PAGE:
Ideally a handler should be born in a shearing shed and be suckled like Romulus and Remus by a Border Collie. I started at 68 years of age and Tom is my first sheep dog. His main impediment has been my lack of experience and inability to remember the commands AWAY (anti clockwise) and COME BYE (clockwise). It is a testament to his bidability and drive that we recently won an Encourage Class and then come fourth in the higher level the Novice at the next trial (beating 60 other dogs).hen awarding his ribbon the judge remarked "He only has three legs but the heart of a lion!".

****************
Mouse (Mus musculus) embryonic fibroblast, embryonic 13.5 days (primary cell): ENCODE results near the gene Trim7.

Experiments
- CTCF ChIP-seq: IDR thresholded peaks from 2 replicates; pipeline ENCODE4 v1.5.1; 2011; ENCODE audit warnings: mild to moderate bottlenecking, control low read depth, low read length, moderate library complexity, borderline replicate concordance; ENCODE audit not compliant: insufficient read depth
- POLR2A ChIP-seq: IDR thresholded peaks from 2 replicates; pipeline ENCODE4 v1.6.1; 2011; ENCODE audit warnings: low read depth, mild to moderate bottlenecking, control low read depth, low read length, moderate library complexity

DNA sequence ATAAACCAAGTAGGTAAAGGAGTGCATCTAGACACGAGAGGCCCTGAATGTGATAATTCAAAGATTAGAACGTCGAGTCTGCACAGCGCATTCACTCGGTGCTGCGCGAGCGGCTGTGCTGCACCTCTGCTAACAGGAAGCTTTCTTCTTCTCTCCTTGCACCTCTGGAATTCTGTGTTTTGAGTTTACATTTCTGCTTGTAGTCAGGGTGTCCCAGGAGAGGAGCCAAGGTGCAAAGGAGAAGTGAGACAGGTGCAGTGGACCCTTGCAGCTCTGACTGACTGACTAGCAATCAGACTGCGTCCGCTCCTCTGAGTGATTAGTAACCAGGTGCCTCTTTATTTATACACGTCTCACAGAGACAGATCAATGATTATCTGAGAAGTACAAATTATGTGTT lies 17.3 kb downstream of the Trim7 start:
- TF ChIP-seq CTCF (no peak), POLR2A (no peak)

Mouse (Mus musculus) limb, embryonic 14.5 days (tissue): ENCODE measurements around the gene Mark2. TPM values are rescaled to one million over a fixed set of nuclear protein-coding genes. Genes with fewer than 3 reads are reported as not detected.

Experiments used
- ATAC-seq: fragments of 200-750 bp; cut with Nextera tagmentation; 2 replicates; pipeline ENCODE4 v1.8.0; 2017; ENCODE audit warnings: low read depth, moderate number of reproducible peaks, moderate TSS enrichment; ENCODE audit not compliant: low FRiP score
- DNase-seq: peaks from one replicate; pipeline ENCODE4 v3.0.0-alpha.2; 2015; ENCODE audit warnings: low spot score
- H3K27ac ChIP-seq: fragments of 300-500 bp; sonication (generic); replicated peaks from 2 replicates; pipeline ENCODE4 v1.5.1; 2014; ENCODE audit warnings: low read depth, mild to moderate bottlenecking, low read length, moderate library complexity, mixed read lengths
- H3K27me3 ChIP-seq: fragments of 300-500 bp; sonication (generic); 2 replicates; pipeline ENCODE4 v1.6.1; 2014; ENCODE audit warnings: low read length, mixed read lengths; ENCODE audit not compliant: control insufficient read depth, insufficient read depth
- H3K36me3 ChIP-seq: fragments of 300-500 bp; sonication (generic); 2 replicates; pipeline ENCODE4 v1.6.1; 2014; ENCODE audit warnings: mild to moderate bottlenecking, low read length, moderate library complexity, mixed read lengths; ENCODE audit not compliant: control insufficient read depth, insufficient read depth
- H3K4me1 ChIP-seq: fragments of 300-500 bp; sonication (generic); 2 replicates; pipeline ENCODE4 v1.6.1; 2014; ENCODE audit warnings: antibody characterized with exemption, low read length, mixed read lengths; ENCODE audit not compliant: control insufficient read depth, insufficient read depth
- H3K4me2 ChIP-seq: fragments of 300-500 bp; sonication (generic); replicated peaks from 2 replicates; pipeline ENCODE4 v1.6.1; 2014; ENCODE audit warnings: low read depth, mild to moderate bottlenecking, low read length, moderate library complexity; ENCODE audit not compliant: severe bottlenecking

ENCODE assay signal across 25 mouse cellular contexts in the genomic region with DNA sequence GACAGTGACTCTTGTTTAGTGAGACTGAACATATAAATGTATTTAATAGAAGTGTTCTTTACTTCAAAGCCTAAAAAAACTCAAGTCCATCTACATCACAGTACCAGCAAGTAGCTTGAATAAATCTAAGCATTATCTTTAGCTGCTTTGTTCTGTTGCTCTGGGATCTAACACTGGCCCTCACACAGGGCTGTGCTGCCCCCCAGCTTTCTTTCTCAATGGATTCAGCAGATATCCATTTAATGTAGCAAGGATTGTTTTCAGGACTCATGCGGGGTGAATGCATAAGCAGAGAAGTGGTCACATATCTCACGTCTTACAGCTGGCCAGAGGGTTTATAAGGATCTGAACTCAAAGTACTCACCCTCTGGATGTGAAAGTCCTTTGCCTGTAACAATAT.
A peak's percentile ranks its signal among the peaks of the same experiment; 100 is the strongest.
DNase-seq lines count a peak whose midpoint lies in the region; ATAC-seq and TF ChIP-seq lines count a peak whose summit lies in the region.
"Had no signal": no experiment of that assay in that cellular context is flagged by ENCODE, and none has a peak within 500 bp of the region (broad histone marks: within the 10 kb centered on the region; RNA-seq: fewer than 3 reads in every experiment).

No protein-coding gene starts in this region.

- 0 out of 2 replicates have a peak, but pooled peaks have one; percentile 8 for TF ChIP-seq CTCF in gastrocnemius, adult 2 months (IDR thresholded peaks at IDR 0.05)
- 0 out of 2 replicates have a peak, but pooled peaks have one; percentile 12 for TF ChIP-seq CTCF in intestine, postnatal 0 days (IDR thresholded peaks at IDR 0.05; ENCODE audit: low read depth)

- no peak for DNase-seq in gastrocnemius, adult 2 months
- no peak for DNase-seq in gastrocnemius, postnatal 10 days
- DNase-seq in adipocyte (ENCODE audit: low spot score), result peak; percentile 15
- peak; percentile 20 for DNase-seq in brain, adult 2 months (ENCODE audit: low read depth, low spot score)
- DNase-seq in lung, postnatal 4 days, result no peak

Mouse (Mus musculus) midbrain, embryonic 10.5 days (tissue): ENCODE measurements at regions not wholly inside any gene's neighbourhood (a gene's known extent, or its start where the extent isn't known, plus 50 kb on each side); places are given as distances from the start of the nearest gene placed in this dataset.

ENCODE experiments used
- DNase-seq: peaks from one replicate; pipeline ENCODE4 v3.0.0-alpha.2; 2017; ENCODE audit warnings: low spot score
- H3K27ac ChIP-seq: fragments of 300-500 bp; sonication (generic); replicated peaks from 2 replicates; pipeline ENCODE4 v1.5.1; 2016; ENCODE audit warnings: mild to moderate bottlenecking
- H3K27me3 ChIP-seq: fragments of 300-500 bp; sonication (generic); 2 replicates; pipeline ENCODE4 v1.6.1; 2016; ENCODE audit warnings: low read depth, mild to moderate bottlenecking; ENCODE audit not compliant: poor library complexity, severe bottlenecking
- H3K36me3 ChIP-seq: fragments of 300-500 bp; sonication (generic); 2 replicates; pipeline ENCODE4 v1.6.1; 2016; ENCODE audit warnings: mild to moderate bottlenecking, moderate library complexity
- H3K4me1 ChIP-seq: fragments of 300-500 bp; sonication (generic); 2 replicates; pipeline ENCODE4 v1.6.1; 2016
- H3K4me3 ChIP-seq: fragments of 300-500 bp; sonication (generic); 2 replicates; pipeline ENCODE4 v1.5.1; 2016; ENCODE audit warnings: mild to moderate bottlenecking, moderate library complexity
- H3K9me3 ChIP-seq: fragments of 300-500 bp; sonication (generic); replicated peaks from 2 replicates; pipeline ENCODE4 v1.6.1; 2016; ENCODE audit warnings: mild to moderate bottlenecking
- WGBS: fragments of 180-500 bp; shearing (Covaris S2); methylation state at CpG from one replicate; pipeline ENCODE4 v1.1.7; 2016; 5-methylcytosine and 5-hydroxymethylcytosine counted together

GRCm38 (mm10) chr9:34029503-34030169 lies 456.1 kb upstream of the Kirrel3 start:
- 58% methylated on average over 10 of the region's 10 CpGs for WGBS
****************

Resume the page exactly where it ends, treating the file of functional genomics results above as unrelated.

Tom along with around one hundred and eighty dogs will be competing in "The Greg Prince National Memorial Trial" held at Hall, ACT Wednesday 14 to Sunday 18 March 2018.
Contributed by Bill Chalmers